bargain basement

(idiomatic, attributively, often hyphenated) Of poor quality; of little or no value; low-end, shoddy.

Example: An area within a retail store, especially an area located below ground level, where the least costly merchandise can be found.
1922, Christopher Morley, Where the Blue Begins, ch. 6:
  "Where will I find an aluminum cooking pot?" growled the elder Beagle unexpectedly.
  "In the Bargain Basement," said Gissing promptly.
1949 April 11, "Business & Finance: Basement Bedlam," Time (retrieved 5 August 2013):
  To proper Bostonians . . . it was not quite a riot: it was merely the first big postwar men's-wear sale at Filene's bargain basement.
1987 June 18, "Soviets to offer bargain-basement satellite launches," The Courier (Arizona, USA), p. 3A (retrieved 5 August 2013):
  The Soviet Union is offering to send commercial satellites into orbit at bargain-basement prices.
2007 Jan. 19, Stephen Holden, "A Producer for All Seasons (Also Juggles)," New York Times (retrieved 5 August 2013):
  An ebullient woman aswirl in colorful layers of bargain-basement clothes and zany hats, Barbara Siegel also happens to be chairwoman of the Drama Desk nominating committee.
1965 July 30, "The Law: Police: Deputy Doe, B.A.," Time (retrieved 5 August 2013):
  "This nation can't afford bargain-basement cops any more," says Oregon's Multnomah County (Portland) Sheriff Donald Clark. . . . Almost everyone agrees that U.S. police sorely need more education.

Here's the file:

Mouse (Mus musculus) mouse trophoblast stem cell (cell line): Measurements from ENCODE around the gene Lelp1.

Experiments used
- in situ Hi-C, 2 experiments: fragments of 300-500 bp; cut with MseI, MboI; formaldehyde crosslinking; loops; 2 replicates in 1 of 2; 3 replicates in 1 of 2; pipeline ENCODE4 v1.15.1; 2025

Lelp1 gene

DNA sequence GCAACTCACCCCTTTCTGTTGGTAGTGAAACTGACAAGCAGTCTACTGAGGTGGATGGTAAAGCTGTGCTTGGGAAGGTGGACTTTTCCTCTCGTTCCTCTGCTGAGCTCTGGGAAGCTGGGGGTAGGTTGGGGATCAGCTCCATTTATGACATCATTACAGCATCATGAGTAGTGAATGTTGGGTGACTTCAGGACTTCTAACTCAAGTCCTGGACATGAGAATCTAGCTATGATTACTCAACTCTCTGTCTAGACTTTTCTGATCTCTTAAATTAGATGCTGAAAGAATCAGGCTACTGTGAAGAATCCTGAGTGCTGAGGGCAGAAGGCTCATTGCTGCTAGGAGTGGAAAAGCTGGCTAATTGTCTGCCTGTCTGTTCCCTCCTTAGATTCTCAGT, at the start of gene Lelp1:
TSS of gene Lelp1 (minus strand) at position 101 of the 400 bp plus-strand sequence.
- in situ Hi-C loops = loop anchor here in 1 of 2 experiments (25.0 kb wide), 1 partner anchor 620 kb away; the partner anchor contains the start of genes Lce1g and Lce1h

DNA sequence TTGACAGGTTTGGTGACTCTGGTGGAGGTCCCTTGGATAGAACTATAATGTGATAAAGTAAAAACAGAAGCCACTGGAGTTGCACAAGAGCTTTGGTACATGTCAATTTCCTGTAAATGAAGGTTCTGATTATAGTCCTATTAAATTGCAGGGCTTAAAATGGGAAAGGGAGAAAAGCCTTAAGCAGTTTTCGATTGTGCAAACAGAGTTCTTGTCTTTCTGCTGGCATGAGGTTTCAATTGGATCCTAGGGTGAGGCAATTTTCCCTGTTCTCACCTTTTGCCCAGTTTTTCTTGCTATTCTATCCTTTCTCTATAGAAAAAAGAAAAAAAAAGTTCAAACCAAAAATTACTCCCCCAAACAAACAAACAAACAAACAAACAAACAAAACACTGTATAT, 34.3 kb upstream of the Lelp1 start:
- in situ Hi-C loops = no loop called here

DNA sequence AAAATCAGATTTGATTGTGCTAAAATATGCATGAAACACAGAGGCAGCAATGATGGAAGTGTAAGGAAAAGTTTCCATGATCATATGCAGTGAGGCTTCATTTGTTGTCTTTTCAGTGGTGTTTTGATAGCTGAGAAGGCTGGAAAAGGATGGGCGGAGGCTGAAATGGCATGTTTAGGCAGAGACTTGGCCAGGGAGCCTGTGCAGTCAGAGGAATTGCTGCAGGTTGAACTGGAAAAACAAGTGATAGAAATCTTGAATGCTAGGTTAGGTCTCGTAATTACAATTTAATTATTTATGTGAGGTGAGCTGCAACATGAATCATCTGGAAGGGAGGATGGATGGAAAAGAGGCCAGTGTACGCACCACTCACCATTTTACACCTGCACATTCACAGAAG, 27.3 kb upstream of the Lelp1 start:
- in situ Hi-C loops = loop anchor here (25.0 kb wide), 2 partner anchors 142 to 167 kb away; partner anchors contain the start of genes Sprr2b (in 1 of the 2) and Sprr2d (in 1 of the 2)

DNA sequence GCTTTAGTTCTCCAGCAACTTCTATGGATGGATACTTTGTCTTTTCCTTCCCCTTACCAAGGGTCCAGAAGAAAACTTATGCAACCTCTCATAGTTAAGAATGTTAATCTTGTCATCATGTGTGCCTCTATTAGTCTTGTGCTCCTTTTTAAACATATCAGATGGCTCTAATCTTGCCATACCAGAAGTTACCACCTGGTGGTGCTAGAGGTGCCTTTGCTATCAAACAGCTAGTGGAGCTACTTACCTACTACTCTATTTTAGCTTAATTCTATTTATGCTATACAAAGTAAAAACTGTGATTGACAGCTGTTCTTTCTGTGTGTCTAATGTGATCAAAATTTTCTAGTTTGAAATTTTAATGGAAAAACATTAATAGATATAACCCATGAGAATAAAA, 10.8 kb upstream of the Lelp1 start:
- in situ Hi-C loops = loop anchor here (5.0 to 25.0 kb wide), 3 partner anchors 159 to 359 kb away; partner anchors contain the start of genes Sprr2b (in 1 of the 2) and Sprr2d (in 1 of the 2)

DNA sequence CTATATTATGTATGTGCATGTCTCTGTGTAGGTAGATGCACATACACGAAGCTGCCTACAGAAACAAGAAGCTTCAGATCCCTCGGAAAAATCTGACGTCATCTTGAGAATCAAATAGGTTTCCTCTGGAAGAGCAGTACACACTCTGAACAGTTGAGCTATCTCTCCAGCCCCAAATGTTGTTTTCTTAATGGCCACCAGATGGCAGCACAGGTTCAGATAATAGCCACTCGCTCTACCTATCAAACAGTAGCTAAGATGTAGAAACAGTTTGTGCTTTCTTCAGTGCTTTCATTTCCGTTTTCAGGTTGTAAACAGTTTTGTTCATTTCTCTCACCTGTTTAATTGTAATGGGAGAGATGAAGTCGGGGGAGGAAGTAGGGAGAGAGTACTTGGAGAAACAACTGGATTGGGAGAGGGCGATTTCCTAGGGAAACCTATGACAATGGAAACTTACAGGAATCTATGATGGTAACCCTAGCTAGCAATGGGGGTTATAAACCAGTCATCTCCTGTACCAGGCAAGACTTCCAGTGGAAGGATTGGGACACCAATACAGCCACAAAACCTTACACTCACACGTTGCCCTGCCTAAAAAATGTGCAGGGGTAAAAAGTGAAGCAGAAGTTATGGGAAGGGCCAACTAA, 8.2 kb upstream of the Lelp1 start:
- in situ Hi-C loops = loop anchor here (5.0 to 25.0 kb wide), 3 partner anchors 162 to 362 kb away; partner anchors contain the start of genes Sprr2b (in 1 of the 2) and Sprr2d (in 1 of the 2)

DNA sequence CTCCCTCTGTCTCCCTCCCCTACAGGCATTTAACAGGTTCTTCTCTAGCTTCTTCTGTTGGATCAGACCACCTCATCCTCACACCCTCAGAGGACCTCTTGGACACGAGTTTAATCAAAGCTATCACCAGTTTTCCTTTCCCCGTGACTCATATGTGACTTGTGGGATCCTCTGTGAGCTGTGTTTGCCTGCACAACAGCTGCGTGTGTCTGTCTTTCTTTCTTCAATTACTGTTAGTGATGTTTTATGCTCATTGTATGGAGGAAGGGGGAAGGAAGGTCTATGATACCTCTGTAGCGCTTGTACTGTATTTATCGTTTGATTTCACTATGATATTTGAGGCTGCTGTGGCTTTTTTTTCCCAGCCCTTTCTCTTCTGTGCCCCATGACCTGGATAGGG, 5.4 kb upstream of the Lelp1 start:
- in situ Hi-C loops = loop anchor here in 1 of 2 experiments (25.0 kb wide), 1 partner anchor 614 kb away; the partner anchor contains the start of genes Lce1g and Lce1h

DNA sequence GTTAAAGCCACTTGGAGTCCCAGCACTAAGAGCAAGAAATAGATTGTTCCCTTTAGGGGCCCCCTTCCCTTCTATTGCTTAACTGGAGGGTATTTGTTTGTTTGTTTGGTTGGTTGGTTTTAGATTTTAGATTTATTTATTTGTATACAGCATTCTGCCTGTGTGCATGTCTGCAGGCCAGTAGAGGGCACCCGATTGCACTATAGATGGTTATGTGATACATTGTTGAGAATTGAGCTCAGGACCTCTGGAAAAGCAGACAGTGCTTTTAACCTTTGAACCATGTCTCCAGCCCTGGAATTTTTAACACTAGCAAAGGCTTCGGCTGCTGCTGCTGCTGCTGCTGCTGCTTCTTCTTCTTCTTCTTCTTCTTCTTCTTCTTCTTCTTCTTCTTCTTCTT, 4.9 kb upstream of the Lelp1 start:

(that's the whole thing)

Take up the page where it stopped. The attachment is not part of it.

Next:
1984 March 27, "Democrats Stall Anti-crime Bill, Reagan Hints," Schenectady Gazette, p. 12 (retrieved 5 August 2013):
  "We are not going to ask the brave young men and women who defend this country to put their lives on the line using obsolete weapons and bargain-basement equipment."

English Idioms

English Idioms - Any language is incomplete without the presence or use of idioms. The same is true with the English language. When talk about idiom, it is the phrase, group of words, or saying that has a non-literal (metaphorical) meaning that has become accepted in daily usage. The symbolic representation of idiom is much different from the definition of words present in the phrase or statement. There are a vast number of idioms and they’re utilized much commonly in different languages. According to the estimation, the English language has around 25,000 idioms.

Idioms are not just evolved around the language but they act like the building blocks of the said language and civilization. They also put great intensity to transform the language more dynamic and interesting. Idioms bring out a great illustration to the regular speech. In addition, the also brings a great sense of fun and mystery about them. Why are Idioms difficult to understand? It is mainly due to the meanings. Usually, they create a great hurdle for non-native speakers. It is a reason that idioms’ characteristics make them difficult and strange them to understand for the learners of the English language. What is the difference between idiom and proverb? An idiom is neither a bit of advice nor general truth. However, a proverb is a well-known saying; it represents a piece of advice or general truth.

On this page, you will get in-depth information about all essential English idioms along with their meanings. The best thing is that you can easily search the meaning of your desired idiom through the dedicated search bar. So just utilize this great resource of English idioms with meaning. Whether you are a keen learner or trainer of the English language, the knowledge about idioms will surely benefit you in the long run. It will not just enhance your vocabulary but will also assist you to strengthen your grip over the English language.